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Saturday, November 30, 2013

ALL THE BOYS LOVE MANDY LANE -- DVD review by porfle



ALL THE BOYS LOVE MANDY LANE (2006) is another throwback to the teen slasher flicks of the 80s, with its cast of horny highschoolers partying it up in a secluded location while an unknown stalker lessens their number "Ten Little Indians" style.  Sometimes that's a good thing, and sometimes it's not so good.  Here, we sorta waver between the two wondering which one will win out in the end.

Amber Heard (AND SOON THE DARKNESS, THE RIVER WHY, ExTERMINATORS,  MACHETE KILLS) fills the bill as Mandy, the quintessential gorgeous virgin whom every guy (and some girls) wants to "get with" first.  Sure enough, she's the main attraction when she accepts an invitation to spend a party weekend at the isolated ranch home of nerdy-but-horny classmate Red (Aaron Himelstein, excellent as a young Austin Powers in GOLDMEMBER). 

Also vying for Amber's attentions are macho Jake (Luke Grimes, TAKEN 2) and token black dude Bird (Edwin Hodge).  The other girls in the gang are prissy blonde Chloe (Whitney Able) and earthy brunette Marlin (Melissa Price), whose own petty jealousies and insecurities have them constantly at each other's throats.   And trying to keep these rambunctious youngsters from wrecking the place in the absence of Red's mom and dad is ranch caretaker Garth (Anson Mount, HICK), an older Marlboro Man-type who arouses the interest of the girls.


But first--nine months earlier, to be exact--there's an interesting pool-party prologue in which rich, popular Dylan (Adam Powell) is egged on by Mandy's jealous friend Emmett (Michael Welch, TWILIGHT series) to perform a drunken stunt to impress her and is horribly killed.  After such a promising start, it's a bit disconcerting when the story then settles right into the usual groove of sex-obsessed high school kids making plans for the big weekend bash where we don't have to be psychics to predict pretty much how things will go.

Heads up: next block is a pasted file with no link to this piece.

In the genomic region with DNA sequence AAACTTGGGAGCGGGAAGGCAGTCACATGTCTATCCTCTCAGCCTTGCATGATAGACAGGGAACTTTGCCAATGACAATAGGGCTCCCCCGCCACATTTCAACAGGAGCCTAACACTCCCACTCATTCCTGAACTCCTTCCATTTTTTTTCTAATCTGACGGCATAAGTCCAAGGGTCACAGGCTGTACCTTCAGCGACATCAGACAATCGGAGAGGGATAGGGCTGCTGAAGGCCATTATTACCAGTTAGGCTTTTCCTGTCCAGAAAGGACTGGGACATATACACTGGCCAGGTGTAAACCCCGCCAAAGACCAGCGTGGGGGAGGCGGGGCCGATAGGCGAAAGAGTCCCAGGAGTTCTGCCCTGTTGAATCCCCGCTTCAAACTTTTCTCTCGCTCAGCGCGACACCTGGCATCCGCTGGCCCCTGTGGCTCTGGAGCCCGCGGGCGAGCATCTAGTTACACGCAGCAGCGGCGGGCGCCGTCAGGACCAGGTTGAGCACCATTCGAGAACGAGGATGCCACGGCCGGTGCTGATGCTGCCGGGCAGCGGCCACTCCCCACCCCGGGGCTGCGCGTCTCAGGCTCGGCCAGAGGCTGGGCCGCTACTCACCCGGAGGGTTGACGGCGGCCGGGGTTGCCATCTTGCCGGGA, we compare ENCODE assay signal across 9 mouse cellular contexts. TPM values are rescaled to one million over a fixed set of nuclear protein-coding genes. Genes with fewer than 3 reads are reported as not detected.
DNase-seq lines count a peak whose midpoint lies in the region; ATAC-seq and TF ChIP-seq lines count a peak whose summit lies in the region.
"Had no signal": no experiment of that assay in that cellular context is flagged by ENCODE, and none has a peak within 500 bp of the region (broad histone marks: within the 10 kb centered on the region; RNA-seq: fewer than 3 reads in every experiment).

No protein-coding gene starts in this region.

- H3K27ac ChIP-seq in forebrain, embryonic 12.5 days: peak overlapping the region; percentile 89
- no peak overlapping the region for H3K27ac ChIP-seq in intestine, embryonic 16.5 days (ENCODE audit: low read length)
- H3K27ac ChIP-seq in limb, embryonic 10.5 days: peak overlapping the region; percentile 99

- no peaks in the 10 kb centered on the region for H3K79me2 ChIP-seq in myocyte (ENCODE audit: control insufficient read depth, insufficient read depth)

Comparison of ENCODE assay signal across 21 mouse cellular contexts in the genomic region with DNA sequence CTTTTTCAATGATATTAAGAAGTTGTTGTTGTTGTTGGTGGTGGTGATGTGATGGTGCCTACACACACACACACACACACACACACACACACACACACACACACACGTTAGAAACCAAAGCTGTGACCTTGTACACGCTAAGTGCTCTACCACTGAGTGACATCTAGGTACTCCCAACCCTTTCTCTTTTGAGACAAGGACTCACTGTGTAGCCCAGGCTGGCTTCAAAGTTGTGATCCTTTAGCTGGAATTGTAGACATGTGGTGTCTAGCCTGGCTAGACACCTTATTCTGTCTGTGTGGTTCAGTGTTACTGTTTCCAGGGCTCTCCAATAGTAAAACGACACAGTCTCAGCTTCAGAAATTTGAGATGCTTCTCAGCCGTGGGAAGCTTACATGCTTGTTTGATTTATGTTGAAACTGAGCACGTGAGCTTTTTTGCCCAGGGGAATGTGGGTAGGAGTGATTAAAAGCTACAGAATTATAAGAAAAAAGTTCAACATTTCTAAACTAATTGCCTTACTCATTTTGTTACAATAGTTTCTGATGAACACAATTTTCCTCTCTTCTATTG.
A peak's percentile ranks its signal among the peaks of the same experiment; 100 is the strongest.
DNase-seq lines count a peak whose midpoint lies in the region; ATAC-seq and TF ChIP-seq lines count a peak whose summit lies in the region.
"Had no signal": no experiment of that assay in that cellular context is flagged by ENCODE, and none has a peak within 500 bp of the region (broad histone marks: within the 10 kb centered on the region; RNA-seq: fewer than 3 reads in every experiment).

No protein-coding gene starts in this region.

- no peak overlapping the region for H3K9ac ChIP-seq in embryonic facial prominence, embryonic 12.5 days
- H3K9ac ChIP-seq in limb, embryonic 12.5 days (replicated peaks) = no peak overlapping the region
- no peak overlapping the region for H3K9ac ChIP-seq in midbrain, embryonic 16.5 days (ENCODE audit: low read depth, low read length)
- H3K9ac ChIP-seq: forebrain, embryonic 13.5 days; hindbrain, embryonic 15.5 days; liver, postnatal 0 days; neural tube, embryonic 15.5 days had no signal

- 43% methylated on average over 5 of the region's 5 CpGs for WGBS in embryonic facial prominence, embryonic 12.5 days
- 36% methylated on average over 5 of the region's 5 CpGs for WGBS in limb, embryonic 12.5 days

Sure enough, the rowdy road trip to Red's ranch (during which they steal several kegs of beer from a hapless roadside merchant) and the giddy build-up to party time upon their arrival at the scenic location lead right into the standard booze 'n' weed blowout.  Besides being one of the most boring teen parties ever filmed (making it, at times, sadly realistic) it's replete with the expected romantic and other interpersonal conflicts resulting in bruised feelings and resentment, which in turn leads to various people going off into the night alone to sulk before being stalked and killed by an unknown murderer.  Betcha didn't see any of that coming, huh?

Since this movie has no urban legend-spawn local brute with a unique killing tool, getting revenge on all teens for some unfortunate incident in his past, we're left to wonder who the hell is killing Mandy's friends and why.  Is it one of the teens themselves, carrying out some hidden agenda?  Another classmate,  perhaps?  Or is it the seemingly sane ranch hand, Garth?  Why am I asking you? 

At least we know it isn't  Mandy, since we see her elsewhere during each murder.  At any rate, the script does a bland job of building tension between kills since everyone just sits around getting bored, revealing hidden insecurities, or trying to talk Mandy into getting romantic with them until finally people start passing out.  Not exactly edge-of-your-seat stuff there. 


Anyway--not to reveal too much--the next day brings some welcome action and a few surprises which, while not earth-shakingly original, at least break up the monotony and get things percolating.  Director Jonathan Levine has a knack for moving the camera in interesting ways, using those wide-open spaces around Red's family ranch to good advantage and staging the action well. 

The emphasis is on Jacob Foreman's lean story rather than how graphic  the kills are, so, with some exceptions, there's a surprising lack of gore effects during the mainly conventional shootings and stabbings.  In fact,  while this film may fit snugly into the stalker-slasher genre,  it doesn't really qualify as a horror flick. 

The DVD from Anchor Bay is in 2.40:1 anamorphic widescreen with Dolby 5.1 sound.  Subtitles are in English and Spanish.  The sole extra is an informative and personable commentary track by director Levine.

Despite being a mostly unexceptional example of its genre,  ALL THE BOYS LOVE MANDY LANE is a good-looking film which manages to avoid being terminally boring.  The somewhat rousing finale edges it into "worth seeing" territory, and I wasn't left at the fadeout feeling as though I'd wasted  my time.

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